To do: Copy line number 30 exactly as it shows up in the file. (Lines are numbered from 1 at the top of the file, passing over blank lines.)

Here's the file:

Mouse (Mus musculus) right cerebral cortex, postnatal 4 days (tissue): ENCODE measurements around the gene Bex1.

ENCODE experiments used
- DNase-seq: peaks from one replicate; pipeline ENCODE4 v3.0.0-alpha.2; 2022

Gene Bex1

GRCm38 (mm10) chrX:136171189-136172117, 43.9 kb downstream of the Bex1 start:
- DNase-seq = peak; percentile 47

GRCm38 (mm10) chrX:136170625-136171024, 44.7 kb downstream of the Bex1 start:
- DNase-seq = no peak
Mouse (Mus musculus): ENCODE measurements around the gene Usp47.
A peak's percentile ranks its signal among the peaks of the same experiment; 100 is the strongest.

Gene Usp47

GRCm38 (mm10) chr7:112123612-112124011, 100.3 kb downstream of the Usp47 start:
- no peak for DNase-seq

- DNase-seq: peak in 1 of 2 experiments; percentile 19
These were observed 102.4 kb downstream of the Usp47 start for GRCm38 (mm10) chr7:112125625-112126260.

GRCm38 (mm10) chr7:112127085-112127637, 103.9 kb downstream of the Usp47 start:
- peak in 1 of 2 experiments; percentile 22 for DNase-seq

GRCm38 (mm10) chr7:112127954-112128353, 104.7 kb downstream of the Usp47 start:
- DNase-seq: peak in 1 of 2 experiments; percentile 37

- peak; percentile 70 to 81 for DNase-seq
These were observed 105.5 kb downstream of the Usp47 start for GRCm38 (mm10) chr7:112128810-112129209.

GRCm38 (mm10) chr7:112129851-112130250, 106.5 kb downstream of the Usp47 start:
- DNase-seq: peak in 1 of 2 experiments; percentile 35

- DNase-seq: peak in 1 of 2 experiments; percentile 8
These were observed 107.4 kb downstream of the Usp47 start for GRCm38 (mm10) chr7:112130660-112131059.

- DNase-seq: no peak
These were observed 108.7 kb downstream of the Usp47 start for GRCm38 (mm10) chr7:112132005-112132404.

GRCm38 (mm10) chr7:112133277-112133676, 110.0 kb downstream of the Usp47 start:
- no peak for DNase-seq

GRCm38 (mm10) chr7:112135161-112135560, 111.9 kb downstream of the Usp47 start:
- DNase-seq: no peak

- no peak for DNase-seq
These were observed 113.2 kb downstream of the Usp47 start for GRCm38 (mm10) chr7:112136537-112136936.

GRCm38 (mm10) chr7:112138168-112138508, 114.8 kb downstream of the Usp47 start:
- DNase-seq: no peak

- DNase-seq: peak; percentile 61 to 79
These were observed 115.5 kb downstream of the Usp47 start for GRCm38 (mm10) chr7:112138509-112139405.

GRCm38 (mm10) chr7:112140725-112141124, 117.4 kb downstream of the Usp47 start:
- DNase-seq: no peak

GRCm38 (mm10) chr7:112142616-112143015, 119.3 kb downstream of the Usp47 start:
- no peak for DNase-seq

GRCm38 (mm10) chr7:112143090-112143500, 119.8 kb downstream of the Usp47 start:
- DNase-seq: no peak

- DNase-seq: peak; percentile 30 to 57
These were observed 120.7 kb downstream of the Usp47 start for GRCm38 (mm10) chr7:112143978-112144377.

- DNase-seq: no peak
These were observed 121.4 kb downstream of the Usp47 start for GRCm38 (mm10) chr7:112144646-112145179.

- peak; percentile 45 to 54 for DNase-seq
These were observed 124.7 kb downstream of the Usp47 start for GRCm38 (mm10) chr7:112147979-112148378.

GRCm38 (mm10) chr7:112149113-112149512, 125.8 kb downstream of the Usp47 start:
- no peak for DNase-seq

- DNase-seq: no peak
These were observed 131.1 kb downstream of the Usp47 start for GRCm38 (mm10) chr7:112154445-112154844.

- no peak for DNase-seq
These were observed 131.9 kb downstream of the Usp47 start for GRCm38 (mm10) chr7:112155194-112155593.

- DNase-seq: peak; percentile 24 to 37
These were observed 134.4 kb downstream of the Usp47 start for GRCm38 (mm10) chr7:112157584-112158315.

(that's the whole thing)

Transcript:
GRCm38 (mm10) chr7:112135161-112135560, 111.9 kb downstream of the Usp47 start: